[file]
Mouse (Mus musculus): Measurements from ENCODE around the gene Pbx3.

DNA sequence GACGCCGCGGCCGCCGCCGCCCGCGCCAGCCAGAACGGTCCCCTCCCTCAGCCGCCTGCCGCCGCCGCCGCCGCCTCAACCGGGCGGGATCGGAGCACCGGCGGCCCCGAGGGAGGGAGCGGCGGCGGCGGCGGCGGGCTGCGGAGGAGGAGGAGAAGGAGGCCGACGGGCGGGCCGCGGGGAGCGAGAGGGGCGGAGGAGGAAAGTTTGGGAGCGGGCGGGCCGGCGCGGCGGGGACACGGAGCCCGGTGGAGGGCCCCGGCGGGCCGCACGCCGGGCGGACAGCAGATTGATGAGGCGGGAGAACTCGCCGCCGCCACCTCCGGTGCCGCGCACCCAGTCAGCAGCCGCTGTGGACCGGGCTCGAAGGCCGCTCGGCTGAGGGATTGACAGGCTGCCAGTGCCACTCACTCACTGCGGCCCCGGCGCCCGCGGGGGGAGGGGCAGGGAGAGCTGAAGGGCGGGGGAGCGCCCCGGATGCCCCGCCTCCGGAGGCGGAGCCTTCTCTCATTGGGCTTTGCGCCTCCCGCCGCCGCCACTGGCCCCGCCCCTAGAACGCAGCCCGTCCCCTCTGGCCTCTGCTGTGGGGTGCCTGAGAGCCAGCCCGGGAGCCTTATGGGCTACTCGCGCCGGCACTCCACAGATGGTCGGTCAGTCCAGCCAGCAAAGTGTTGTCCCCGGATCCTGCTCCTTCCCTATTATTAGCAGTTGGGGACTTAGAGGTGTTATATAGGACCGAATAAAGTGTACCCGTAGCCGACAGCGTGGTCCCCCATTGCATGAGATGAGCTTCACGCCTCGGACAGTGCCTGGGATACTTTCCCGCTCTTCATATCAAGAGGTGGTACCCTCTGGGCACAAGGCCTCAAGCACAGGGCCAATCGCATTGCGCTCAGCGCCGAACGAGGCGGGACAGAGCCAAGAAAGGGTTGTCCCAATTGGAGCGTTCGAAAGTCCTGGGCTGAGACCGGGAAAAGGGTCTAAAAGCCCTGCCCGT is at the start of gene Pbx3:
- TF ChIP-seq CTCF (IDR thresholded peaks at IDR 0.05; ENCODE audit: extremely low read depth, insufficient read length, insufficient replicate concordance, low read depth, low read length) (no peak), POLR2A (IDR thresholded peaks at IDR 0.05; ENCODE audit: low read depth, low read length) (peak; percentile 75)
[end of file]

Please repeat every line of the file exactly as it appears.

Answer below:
Mouse (Mus musculus): Measurements from ENCODE around the gene Pbx3.

DNA sequence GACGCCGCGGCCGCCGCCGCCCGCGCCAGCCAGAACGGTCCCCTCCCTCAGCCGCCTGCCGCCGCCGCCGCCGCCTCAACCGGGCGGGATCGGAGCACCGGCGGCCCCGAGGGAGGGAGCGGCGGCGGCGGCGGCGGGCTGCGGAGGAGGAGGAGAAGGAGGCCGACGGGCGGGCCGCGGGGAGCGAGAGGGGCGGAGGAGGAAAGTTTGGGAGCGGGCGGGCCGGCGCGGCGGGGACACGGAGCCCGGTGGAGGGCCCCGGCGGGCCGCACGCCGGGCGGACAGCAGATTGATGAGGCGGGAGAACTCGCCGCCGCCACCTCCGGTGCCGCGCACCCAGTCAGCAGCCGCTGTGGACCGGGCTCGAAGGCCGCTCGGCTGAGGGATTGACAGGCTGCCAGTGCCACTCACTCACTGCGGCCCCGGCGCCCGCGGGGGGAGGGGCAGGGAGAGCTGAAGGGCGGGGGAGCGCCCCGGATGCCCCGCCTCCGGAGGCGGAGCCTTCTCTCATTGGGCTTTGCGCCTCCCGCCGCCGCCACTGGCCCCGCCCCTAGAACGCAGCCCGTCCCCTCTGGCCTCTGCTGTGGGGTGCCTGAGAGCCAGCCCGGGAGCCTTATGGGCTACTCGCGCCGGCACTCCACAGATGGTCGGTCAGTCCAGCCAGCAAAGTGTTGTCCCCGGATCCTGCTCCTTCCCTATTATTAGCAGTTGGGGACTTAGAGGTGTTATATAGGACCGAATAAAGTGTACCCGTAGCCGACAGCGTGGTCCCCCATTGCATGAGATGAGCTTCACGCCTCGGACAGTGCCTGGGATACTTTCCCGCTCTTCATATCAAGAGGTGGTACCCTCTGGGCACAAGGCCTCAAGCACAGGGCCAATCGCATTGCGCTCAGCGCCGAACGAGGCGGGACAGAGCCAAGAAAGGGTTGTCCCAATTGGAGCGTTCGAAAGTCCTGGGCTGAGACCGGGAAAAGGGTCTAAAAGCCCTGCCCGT is at the start of gene Pbx3:
- TF ChIP-seq CTCF (IDR thresholded peaks at IDR 0.05; ENCODE audit: extremely low read depth, insufficient read length, insufficient replicate concordance, low read depth, low read length) (no peak), POLR2A (IDR thresholded peaks at IDR 0.05; ENCODE audit: low read depth, low read length) (peak; percentile 75)